The rotary engine may have a future after all.

Once thought to be the next big thing in automotive powertrains, the rotary, or Wankel, engine largely was shelved by developers in the late 1970s, a victim of toughening emissions standards and rising fuel-economy demands.

Nearly every major auto maker seemed to have a rotary in the works during the decade, but Mazda Motor Corp. was alone in putting one into volume production during that era and is the sole producer of a Wankel-powered car at present, the RX-8.

But the rotary may have new life, ironically as a result of the industry's push into vehicle electrification.

Gary Hunter, chief technologist-diesel engines for AVL Powertrain Engineering Inc., says the rotary may find a home in future extended-range electric vehicles, similar to General Motors Co.'s upcoming Chevrolet Volt.

EREVs run on electricity but use a small internal-combustion engine as a generator once battery power begins to run low.

Speaking at a University of Michigan Transportation Research Institute conference in Ann Arbor, MI, on future powertrain technology, Hunter says the rotary offers a packaging advantage over a conventional piston engine in such applications.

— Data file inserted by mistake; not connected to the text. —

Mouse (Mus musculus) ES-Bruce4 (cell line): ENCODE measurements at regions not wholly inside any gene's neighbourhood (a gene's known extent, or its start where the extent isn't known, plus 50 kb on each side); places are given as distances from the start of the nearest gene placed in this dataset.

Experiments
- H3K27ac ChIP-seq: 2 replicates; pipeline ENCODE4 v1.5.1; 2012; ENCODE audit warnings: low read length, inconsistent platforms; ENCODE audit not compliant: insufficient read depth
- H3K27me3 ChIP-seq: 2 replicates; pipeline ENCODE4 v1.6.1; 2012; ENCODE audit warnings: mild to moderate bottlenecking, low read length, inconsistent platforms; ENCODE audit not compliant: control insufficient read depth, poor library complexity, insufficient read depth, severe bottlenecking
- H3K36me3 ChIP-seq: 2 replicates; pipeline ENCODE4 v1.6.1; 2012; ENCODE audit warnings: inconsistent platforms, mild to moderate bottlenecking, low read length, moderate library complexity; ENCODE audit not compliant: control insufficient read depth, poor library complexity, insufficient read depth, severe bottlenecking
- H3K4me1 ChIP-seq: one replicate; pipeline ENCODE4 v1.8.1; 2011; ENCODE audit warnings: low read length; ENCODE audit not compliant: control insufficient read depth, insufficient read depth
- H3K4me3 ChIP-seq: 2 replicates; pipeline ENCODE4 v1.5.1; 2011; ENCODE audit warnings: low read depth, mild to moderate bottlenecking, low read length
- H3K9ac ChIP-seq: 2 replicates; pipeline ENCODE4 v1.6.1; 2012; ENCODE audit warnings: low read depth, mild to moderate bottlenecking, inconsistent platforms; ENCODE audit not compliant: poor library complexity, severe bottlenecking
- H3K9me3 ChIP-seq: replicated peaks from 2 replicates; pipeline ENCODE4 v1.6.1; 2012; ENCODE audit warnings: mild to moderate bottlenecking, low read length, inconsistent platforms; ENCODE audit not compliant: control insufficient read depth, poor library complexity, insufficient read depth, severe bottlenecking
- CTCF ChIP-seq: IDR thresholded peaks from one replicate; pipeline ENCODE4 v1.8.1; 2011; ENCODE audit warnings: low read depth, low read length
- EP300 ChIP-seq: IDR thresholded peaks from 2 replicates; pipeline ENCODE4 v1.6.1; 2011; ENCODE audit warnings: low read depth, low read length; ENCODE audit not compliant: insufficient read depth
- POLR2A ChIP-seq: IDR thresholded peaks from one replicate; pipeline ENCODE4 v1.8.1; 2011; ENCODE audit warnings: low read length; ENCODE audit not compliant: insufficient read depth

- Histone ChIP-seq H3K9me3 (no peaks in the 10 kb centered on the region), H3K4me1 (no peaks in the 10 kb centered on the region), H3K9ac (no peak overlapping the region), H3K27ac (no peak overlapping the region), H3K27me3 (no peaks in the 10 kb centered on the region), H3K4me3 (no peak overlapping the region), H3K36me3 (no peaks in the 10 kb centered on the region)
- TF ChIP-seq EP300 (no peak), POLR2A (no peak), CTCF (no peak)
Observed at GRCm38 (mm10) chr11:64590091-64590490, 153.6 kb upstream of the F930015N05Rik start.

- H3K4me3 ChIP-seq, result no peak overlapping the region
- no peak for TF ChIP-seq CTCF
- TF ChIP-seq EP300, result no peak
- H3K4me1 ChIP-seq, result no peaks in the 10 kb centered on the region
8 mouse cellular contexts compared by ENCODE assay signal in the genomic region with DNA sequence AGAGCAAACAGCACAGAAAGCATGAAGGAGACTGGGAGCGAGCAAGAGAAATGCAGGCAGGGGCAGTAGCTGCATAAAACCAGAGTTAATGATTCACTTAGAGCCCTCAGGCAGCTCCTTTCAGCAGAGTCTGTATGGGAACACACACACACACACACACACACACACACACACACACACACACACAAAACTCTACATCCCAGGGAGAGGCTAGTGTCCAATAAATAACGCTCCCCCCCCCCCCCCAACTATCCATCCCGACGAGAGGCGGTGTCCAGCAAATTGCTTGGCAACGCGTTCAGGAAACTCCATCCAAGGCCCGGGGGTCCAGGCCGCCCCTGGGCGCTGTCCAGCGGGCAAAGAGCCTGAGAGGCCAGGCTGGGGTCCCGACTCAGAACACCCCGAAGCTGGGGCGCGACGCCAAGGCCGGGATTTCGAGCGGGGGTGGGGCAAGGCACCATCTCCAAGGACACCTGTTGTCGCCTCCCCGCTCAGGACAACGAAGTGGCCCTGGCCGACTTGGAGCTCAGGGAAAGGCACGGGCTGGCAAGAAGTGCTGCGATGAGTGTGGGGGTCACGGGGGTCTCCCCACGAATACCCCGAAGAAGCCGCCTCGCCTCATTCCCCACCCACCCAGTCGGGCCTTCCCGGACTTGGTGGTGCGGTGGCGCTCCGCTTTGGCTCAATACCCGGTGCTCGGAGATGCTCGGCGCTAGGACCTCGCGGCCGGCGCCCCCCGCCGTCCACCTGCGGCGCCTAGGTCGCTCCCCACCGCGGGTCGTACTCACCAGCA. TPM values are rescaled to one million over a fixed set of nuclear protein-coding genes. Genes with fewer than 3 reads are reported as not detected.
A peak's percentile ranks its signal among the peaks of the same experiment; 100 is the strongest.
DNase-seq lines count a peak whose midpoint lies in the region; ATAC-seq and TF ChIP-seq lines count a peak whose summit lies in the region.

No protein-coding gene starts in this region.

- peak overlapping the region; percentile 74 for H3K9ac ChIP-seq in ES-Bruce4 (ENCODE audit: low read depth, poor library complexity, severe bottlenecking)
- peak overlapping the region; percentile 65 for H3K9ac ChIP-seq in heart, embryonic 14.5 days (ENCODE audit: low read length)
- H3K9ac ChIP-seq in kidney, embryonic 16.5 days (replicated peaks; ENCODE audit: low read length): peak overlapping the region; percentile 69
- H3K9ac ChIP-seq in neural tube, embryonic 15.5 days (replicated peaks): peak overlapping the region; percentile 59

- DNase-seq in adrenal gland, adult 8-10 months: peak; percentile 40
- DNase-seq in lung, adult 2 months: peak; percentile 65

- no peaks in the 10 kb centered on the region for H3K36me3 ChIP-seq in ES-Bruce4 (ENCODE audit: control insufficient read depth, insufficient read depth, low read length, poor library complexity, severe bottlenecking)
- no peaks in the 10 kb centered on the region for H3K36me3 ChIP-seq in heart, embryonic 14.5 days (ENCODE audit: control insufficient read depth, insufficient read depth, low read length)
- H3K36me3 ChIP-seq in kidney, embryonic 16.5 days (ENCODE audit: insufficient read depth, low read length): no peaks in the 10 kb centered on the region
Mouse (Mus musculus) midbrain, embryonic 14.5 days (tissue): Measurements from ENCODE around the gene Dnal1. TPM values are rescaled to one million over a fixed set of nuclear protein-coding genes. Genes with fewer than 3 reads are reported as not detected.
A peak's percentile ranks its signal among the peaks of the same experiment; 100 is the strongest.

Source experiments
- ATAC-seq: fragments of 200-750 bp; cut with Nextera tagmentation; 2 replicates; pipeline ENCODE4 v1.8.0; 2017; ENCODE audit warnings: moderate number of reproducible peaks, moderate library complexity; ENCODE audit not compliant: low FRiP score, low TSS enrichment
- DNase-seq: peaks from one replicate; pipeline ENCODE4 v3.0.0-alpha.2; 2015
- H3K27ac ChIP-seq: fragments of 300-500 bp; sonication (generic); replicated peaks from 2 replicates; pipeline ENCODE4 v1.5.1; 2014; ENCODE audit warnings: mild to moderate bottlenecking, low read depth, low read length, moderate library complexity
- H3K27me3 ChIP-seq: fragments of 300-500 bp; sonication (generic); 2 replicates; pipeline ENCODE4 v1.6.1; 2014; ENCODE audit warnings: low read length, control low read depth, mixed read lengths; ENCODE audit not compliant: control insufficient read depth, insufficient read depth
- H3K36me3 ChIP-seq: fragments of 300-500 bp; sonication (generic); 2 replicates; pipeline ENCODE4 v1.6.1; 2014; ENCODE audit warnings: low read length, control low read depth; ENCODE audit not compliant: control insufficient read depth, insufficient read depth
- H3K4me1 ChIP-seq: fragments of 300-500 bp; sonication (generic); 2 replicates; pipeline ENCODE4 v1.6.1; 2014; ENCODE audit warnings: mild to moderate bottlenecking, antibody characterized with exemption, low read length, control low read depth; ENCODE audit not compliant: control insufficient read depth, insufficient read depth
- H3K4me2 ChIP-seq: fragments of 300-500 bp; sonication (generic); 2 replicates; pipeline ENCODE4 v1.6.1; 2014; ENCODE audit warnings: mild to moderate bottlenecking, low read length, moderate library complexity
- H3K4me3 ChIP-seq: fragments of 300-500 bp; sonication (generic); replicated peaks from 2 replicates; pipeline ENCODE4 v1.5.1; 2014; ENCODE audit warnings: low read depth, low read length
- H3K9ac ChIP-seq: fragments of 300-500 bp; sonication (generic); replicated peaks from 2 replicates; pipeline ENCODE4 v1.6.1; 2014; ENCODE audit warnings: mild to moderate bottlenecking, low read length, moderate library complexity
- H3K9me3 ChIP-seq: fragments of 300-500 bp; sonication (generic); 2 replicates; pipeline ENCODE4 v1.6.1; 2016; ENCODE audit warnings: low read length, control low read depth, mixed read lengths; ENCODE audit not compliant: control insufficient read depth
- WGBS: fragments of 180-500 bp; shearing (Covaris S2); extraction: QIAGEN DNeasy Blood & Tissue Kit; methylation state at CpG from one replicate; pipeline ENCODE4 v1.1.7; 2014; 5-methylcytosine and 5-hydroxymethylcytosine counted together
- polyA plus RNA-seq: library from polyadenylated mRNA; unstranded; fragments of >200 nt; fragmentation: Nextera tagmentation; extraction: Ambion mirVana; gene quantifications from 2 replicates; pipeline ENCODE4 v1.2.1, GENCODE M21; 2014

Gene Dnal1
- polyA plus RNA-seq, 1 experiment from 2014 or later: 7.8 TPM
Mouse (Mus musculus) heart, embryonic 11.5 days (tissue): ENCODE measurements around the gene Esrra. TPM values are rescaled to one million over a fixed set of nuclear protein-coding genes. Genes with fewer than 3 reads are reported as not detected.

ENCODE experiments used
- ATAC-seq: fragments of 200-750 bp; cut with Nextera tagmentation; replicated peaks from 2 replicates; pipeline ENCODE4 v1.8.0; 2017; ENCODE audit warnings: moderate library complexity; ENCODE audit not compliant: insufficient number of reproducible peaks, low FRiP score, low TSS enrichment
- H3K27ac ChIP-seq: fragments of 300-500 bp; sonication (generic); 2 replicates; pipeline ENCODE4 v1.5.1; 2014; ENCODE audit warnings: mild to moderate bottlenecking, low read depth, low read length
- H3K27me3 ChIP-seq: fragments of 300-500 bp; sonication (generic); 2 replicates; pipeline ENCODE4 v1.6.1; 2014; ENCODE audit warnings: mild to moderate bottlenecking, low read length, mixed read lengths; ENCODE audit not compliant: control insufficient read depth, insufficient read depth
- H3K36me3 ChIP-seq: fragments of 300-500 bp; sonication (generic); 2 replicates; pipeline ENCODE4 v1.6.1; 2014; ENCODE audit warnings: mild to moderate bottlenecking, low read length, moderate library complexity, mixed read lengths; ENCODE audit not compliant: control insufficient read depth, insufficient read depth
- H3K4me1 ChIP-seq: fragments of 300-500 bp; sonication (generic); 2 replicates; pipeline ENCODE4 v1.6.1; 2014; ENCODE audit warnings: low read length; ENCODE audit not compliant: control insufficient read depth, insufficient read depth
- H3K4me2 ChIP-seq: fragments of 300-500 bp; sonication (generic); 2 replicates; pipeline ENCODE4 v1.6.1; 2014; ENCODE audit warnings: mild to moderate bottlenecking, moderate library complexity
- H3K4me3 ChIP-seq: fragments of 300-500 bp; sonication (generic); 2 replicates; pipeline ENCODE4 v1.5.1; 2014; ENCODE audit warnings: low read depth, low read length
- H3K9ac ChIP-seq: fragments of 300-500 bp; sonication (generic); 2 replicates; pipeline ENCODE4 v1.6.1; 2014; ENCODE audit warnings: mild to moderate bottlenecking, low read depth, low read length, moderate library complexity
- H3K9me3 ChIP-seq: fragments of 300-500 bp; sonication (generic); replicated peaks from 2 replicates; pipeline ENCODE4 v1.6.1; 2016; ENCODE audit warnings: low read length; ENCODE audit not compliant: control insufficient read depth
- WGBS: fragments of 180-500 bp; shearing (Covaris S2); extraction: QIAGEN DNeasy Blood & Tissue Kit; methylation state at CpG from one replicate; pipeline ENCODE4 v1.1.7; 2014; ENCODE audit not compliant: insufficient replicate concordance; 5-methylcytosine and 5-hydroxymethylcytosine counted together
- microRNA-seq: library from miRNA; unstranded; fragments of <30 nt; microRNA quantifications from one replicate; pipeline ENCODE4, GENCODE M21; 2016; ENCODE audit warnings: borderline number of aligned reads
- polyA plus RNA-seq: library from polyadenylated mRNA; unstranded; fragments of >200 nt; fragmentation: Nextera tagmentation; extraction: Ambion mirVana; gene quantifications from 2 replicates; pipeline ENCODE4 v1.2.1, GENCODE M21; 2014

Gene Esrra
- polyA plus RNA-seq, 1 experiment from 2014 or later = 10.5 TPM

A 0.57L 2-cyl. piston engine producing the same amount of power as a 0.25L rotary will be bulkier and weigh 24 lbs. (11 kg) more, he says. To prove its point, AVL has cobbled together an EREV based on BMW AG's Mini Cooper, using a rotary engine to keep the 10 kWh lithium-ion battery charged.

AVL built the rotary, Hunter tells Ward's, though it is seeking to license production, not actually manufacture the engine itself.

The single-piston rotary engine displaces 0.254L and weighs 64 lbs. (29 kg), including the starter/generator. Combined with the power electronics, cooling circuit for the electronics and core unit to connect to the vehicle's cooling system, the setup weighs 143 lbs. (65 kg) and measures 19.2 ins. (49.0 cm) long.

The unit generates 15 kW of electric power at 5,000 rpm, but can be scaled up to 25 kW at 7,000 rpm. A slightly bigger version of the rotary engine, displacing 0.357L, can produce 36 kW at 7,000 rpm, while a double-rotor engine could deliver 50 kW.

The test vehicle can travel 19 miles (30 km) on a single charge.